Churchill: Walking with Destiny, Andrew Roberts’s outstanding biography was at Don Cline’s bedside, and he almost made it through. I opened his copy to where the last bookmark fell. It was January 1944, a scene redolent of the fascination we shared. The writer was Lady Diana Cooper: “There was our old baby in his rompers, ten-gallon cowboy hat and very ragged oriental dressing gown, health, vigour and excellent spirits. Never have I seen him spin more fantastic stuff, the woof of English and the warp of slang.”
That passage will now always remind me of Don, who himself spun fantastic stuff. Never until the end had I seen him in less than “health, vigour and excellent spirits.” Once I had the idea that I could outride him on a road bike. But on 50-mile charity rides, I could never catch him. So I suggested we cycle from my house to his, Moultonborough to Andover, NH. It’s 45 miles, but I knew it was mostly downhill. I was certain I had the advantage. Two old men (we were in our sixties) who should know better. Not even breathing hard at the end, Don pretended not to notice I was whacked. Instead he broke out a bottle of Pol Roger to celebrate.
7 August 1949 – 20 September 2019. Don had far too little time, yet he showed us all how much you can pack in. He was an avid bagpiper, woodworker, boatbuilder, world traveler, cook and photographer. He skippered their Cape Dory on adventuresome sails from Manhattan’s East River to the New England coast. “Maineiacs” like the rest of us, he and Lorraine even owned an island bungalow you could only reach by boat. It had once belonged to the L.L. Bean family. That’s a recap, but not nearly all.
* * *
Don graduated from Hiram College in 1971, became a videographer, moved to New Hampshire, met Lorraine, and became father of two daughters, Corinne and Meredith. Don joined her company, Cline Design, engaged in marketing for commercial construction companies throughout North America. That was in the 1980s, and he was just getting going.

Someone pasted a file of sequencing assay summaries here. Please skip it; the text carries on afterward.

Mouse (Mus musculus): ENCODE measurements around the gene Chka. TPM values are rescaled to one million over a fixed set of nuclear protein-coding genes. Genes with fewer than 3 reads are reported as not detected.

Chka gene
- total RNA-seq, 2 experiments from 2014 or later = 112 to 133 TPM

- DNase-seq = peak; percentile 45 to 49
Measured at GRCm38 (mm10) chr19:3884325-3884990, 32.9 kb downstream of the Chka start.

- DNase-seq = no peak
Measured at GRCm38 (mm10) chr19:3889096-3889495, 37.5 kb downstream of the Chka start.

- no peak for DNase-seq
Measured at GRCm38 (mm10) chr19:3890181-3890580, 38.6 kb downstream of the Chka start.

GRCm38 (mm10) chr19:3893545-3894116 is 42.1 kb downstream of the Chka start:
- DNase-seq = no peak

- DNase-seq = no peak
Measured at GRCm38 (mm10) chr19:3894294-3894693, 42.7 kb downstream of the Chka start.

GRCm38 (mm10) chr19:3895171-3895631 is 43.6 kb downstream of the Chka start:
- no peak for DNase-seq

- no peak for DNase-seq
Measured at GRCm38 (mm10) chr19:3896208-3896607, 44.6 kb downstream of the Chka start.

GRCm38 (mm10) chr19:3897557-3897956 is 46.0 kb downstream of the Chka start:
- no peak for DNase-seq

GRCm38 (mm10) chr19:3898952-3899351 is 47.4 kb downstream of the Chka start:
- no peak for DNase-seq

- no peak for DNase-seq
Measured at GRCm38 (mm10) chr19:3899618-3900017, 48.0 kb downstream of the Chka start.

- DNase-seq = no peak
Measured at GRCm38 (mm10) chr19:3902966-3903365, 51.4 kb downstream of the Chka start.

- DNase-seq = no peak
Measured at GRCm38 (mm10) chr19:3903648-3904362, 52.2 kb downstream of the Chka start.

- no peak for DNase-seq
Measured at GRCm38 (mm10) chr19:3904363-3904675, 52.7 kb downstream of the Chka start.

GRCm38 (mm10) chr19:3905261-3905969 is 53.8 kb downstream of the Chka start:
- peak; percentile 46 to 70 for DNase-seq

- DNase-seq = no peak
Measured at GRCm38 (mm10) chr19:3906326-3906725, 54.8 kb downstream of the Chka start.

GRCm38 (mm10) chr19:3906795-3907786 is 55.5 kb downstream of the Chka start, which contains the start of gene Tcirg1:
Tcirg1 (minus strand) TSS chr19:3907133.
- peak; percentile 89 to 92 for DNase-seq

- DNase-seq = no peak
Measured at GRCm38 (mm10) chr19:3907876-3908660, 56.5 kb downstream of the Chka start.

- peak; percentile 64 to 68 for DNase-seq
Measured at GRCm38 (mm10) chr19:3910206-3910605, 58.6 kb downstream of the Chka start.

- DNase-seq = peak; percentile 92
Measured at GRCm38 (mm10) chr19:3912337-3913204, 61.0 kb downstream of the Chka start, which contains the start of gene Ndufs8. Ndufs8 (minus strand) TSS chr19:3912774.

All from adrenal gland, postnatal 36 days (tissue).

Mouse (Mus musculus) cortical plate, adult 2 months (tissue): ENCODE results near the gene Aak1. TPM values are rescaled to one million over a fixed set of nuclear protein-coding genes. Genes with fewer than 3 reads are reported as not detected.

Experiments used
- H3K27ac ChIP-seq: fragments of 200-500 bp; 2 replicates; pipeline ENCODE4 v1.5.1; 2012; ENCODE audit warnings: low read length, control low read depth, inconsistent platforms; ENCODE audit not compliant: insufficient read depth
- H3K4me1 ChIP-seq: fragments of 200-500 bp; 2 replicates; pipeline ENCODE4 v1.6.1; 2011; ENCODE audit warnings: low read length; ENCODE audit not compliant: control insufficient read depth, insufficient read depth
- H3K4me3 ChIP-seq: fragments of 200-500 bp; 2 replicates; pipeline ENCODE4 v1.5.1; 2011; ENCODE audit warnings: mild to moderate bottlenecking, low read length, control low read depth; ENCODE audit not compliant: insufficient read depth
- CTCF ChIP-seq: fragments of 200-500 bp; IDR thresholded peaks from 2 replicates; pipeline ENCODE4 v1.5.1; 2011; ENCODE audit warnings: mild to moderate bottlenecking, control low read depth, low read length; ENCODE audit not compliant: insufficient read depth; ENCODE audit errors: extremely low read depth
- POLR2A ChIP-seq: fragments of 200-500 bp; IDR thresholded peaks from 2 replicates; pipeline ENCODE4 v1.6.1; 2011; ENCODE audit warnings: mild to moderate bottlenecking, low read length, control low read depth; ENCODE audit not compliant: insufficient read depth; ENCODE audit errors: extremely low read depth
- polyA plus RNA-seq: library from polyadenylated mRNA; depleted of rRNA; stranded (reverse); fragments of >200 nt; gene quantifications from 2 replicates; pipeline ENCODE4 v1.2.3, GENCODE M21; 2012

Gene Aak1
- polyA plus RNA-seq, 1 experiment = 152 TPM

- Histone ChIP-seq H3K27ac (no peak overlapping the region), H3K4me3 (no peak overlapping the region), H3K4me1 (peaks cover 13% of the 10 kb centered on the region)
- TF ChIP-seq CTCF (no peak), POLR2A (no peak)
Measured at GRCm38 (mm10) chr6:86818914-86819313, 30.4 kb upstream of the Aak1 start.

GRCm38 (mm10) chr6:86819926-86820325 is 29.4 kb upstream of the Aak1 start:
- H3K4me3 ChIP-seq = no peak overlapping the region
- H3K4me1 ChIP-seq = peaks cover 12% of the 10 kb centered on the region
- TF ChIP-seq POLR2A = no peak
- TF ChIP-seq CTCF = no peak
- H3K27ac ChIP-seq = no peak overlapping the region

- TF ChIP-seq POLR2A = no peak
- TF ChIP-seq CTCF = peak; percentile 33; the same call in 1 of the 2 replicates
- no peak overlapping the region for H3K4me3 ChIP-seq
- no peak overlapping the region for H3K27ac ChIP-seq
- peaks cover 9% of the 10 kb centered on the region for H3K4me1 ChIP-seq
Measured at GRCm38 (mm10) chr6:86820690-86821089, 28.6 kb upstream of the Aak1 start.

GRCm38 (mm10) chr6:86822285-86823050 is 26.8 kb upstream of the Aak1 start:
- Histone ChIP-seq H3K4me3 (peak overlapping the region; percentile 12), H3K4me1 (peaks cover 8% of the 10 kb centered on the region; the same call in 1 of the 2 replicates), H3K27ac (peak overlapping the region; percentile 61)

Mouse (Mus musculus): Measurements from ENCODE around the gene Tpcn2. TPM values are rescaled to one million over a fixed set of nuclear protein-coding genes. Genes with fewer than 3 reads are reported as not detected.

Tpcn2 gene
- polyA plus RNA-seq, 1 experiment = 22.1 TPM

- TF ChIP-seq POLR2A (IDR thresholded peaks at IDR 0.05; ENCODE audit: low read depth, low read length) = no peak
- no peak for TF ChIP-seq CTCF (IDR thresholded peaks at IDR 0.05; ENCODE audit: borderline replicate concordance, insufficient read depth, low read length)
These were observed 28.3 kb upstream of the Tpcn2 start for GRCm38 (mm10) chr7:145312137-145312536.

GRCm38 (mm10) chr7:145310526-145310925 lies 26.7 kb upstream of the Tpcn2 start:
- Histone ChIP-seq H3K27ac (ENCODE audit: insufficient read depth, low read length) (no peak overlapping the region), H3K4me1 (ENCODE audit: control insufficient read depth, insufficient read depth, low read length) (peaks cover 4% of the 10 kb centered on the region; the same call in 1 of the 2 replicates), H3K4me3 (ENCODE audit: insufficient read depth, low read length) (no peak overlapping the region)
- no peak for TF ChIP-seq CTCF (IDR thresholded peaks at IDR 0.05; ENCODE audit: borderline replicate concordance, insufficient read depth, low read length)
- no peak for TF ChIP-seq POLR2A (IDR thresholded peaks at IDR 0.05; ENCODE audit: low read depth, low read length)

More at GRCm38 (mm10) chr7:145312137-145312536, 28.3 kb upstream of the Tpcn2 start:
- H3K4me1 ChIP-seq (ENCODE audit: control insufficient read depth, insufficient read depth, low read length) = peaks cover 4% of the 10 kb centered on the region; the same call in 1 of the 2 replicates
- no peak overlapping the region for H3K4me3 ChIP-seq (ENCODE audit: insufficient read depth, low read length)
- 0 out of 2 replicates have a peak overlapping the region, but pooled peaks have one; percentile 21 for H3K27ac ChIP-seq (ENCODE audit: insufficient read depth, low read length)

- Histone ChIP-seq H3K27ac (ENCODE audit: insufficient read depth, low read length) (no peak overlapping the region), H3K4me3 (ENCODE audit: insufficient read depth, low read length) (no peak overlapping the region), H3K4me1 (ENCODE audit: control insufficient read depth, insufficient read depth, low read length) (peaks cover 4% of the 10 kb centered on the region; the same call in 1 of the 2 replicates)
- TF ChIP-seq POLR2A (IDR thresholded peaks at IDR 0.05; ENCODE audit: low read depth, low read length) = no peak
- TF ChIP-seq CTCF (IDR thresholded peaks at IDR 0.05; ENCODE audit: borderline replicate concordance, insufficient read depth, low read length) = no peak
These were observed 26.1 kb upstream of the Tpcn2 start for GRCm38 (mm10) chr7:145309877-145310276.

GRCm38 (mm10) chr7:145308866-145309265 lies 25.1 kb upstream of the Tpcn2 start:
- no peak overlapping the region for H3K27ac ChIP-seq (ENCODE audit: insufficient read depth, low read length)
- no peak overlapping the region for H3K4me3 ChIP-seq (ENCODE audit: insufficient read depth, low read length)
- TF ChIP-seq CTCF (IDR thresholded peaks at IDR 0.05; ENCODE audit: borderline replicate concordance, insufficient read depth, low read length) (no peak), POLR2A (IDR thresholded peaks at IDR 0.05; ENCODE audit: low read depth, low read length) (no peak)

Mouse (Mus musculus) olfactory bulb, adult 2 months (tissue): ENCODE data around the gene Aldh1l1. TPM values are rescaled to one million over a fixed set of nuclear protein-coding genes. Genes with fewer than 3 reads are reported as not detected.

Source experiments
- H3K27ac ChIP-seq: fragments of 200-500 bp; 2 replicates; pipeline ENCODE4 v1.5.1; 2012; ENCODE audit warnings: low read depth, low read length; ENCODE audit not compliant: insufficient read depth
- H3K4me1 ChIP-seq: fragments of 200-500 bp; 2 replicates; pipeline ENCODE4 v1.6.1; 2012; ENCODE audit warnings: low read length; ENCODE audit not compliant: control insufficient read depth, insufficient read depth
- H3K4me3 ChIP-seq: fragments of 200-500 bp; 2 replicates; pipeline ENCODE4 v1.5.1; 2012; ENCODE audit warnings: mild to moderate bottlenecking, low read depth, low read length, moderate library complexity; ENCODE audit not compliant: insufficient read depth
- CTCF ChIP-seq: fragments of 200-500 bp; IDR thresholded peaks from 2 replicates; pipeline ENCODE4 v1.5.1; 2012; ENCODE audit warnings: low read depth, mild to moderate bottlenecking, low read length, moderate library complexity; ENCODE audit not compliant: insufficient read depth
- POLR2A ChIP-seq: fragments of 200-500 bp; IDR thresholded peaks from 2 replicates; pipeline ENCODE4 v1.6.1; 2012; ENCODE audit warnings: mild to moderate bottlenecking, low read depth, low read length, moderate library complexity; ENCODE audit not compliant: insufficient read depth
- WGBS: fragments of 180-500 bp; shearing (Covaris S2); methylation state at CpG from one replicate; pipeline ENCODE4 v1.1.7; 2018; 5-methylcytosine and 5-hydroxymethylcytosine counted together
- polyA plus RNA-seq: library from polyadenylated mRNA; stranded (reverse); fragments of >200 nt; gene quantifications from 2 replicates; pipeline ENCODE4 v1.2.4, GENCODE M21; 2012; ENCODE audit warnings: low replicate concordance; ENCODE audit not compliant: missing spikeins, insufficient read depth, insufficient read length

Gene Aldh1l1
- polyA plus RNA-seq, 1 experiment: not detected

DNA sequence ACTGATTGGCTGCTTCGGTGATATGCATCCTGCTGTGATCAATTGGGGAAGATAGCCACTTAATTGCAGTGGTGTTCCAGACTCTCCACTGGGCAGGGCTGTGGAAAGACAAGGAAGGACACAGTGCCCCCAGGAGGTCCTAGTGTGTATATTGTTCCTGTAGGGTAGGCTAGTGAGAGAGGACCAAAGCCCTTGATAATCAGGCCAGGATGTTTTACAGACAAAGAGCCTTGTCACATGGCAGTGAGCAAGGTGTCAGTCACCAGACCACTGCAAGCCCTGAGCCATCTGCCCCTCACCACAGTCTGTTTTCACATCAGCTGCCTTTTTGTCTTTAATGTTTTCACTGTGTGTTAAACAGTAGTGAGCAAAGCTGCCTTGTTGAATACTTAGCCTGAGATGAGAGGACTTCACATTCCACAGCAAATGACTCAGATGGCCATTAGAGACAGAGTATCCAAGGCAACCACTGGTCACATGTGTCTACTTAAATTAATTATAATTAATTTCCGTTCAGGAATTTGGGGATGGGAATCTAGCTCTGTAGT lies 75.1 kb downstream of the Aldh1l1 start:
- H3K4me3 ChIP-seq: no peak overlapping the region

As founder of Cline Conservators, Don was expert in the reconstruction of stained glass. He restored stained glass windows for New Hampshire churches and private homes, as well as historic buildings. His work can notably be seen today at Castle in the Clouds here in Moultonborough, and St. Paul’s School in Concord.
Don loved bagpipes and was President of the New Hampshire Pipes and Drums. So it never occurred to me that until much later, he’d never been to Scotland. He he loved England just as much. Like me, drove the odd Land Rover, because it was British and would go anywhere. Typically, he took a Land Rover course to enable him to do just that. He even made me tune in the rakehell British drivers on the BBC show Top Gear.
* * *
Of course our Anglophilia led to Churchill, whose woof and warp snared us both. His photographer’s eye made him a collector of Churchill press photos, distributed by the score when new, but valued collector’s items today. A few months ago, seeing the trail narrowing appreciably, Don promised them to the Hillsdale College Churchill Project, which I have the honor to serve. They join a distinguished archive led by the Martin Gilbert Papers, the Ronald Cohen Churchill writings collection, and Ron’s Churchill audio archive.
I naturally mentioned the usual tax advantages of such gifts, but Don laughed that off with a couldn’t-care-less. I think he wanted his collection to go where it would do the most good. It will. Hillsdale’s mission, as a center for the study of Churchill’s statesmanship, is carved in granite. Don knew, and I know, that fifty years on, it will still be doing what it does now to educate future generations. It was a fine thing for Don and Lorraine to join us laborers, as Martin Gilbert used to say, in the Churchill vineyard.
And now the drums and pipes are still. The fun and the laughter, the excitement of shared discovery, the noisy accomplishment of things great and little, all these are now silent. In the stillness are only echoes and reminders. Each of us whose life was touched by Don has their memories. And a man never dies as long as he is remembered. Scots Wha Hae, my old friend.